Friday, May 17, 2013

Instead, he bought a pig.

by Arianna Kemis

Havana, Cuba

“I was four years old,” he had said. “I listened to music, and I felt it.”
I never knew that amidst the waving jungle trees and clucks of Cuba’s national bird, the tocororo, I would find a story of music and a lifestyle that epitomizes the struggle of life and love in Cuba.

There, listening to his performing group, I met Junior Santana, a 30-year-old saxophone player and lifelong citizen of Cuba. He was intrigued by why I came to Cuba, and I videoed him as he played enthusiastically for our group.

But Junior’s energy became quieter and more somber as I asked him in Spanish about his love for music. How did you come to play the saxophone? I asked him. I didn’t suspect I would get a life story over the next several days.

Junior smiling for a spontaneous photograph at an intersection in Havana. 
“My father played guitar and sang in some group,” Junior said in mixed Spanish and English, trying to practice as he walked next to me along the tree-lined Paseo del Prado toward the capitol building. “It’s what I was used to.” 

He told me about the happy years, when he was nine or ten, when he began to study music at La Escuela Vocacional de Arte (EVA). He soon became the best in his class.

Then his smile faded into a sad, serious stare up toward the capitol building. Its scaffolding, an icon of the endless reconstruction project that is Cuba, tried desperately to blend in with the fading sky.
The capitol building of Havana: an icon of Cuba's endless reconstruction. 

“Later,” he said, “in our country, many families like my family, we have trouble for money, food.”  

Junior paused. He was referring to the Special Period of the early 1990’s when the Soviet Union fell and the financial support stopped coming into Cuba, throwing the people into despair and harsh economic conditions. Ironically, we passed a man who was crushing pop cans on the sidewalk to earn money for recycling.

“Sometimes, I know we slept without eating,” he said quietly. “You know? Like the time in World War II?”

In Spanish, he tried harder to describe the feelings of pain he endured, comparing it to the torture some Jews had to withstand during the Holocaust. He hesitated doing this, not sure whether it was accurate, but he tried to build a connection in order for me to understand.

“My mother worked a lot for me and my three brothers, and it was very difficult,” Junior said. ”I fought everyday because I wanted to study. I wanted to play.”   

Ultimately, Junior had to choose between music and his family. He quit his music school and went to a basic public school to help the family save money. 

Years passed slowly, and when he was 17, he finally got another opportunity. He reentered EVA and got the chance to sing

“Music was in my life again,” he said with a small, reminiscent smile. 

Since those years, though, musicians in Cuba have found it increasingly difficult to make a living. Companies do not allow their artists to work other gigs to subsidize their earnings, and no missed performances are paid for. Tourists’ tips are the majority of what groups earn, but sometimes, they do not tip much.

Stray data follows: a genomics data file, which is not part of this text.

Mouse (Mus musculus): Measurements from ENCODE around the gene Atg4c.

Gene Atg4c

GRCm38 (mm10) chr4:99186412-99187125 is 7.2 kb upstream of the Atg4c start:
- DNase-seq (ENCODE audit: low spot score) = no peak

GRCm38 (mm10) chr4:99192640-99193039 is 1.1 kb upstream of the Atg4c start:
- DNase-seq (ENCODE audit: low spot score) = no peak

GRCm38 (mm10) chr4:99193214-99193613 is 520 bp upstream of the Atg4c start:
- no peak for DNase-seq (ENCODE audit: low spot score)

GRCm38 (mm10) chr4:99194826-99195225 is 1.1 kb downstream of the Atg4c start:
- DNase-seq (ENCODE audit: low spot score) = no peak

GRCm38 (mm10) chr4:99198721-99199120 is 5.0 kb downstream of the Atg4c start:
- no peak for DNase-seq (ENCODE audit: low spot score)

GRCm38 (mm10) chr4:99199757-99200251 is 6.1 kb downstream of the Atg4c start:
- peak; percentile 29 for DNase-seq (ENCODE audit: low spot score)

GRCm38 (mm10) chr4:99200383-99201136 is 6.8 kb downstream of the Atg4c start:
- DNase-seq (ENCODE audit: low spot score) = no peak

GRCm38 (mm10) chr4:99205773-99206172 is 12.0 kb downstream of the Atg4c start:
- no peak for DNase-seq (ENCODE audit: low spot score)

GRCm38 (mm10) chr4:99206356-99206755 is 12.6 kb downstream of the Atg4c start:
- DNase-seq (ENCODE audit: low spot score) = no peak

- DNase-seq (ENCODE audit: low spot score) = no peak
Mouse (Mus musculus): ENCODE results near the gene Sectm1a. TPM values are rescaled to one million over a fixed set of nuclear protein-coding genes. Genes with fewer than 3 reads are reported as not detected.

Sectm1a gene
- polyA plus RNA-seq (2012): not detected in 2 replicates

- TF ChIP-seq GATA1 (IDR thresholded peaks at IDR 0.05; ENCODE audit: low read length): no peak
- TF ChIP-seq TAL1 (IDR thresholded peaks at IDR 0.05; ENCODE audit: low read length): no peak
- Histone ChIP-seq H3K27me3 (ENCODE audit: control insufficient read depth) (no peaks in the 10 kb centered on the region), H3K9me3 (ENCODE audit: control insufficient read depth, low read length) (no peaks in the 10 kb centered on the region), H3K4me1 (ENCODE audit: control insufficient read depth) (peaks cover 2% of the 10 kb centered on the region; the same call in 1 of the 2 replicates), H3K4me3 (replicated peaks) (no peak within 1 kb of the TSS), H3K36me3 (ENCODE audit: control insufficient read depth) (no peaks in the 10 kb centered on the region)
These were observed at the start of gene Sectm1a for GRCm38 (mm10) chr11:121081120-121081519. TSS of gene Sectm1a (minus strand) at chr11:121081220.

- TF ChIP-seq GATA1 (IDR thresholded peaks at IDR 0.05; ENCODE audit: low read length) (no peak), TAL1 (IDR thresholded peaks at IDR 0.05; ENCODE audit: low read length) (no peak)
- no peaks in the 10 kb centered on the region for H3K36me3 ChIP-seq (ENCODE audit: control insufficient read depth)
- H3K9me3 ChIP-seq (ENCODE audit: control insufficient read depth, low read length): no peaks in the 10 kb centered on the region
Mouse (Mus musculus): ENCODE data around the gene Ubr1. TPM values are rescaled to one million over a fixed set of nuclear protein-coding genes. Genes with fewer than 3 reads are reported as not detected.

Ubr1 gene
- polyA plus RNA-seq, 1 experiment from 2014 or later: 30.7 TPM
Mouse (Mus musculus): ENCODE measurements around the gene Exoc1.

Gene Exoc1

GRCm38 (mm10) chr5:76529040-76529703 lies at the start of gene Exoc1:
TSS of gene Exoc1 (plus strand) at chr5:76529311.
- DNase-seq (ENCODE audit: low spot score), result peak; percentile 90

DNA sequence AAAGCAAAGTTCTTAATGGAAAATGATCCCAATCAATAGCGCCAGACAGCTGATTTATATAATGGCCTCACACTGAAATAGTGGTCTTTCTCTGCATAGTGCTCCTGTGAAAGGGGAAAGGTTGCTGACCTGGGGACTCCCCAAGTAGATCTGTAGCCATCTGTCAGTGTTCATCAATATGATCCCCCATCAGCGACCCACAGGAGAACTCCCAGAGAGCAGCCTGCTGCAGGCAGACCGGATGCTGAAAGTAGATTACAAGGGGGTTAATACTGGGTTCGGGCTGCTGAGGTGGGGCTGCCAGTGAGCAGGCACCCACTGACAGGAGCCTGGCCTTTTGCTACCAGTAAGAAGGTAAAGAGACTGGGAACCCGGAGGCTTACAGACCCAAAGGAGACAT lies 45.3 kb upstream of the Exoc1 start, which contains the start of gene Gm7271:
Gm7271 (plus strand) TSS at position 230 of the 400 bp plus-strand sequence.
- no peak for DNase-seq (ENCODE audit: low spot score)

We stopped walking, now out on the Malecón, a 4-mile-long cement couch (or so it seemed) that stretches along Havana’s northern coastline, guarding its streets from the crashing sea.

That year, when Junior was 17, his twin brother committed suicide. His family still has no idea why. Fortunately, he explained, music helped ease the problems of life and provided opportunities to keep smiling.

“When I was 20, I started to study the saxophone,” he said, striding more confidently amidst the sea spray. “I remember my first sax was a soprano.”

He reminded me of the man we saw crushing cans. That is what Junior did. With great emotion, he told me how he crushed cans to donate to the recycling plant to earn money. To my surprise, however, he did not use that money to buy a saxophone.

Instead, he bought a pig.

“Why?” I asked, wondering how buying a pig would get a saxophone. Yet, he found one, and raised it for 6 months in his aunt’s tiny backyard.

Junior became childish in his impression he made of his aunt as she walked out with a bucket of food for the pig, which they had affectionately named “Saxophone.”

Then, he sold Saxophone to buy the real thing.

“There wasn’t much money from it,” he told me. “For a moment, I thought I couldn’t.”

But ten years later, he has a new saxophone that he has been playing for two months.

The street outside the hotel, where I saw Junior for the last time. 
We were sitting in the hotel lobby at that point, and an instrumental piece started playing over the radio in the background. Before I could write down my last thought, Junior began to sing in a supremely beautiful tenor voice, following the rhythm and implied lyrics of the song. My jaw dropped. He was smiling, singing without hesitation in smooth English.

Then, as though nothing had happened, he turned back to me.

“Jazz is my favorite style,” he said simply. Not wanting to miss another detail, I asked him why. He shrugged.

“You can improvise,” Junior said. “It’s what you feel in the moment, every second of the song, of the universe.”

He leaned forward, looking at his hands as he tried to grab the words to describe himself from the air.

“I feel like I’m the center of the universe in that moment,” he said. “All the stars shine on me. They catch me. And more, my imagination flies.”

When I said goodbye to Junior, I could not help but feel somewhat distant, as though the music I heard was tainted with struggling performers and the jovial rhythms were desperate attempts to stay energized and survive.

Music is a part of the Cuban culture, so much that the word hobby does not apply. However, passion does. 

No comments:

Post a Comment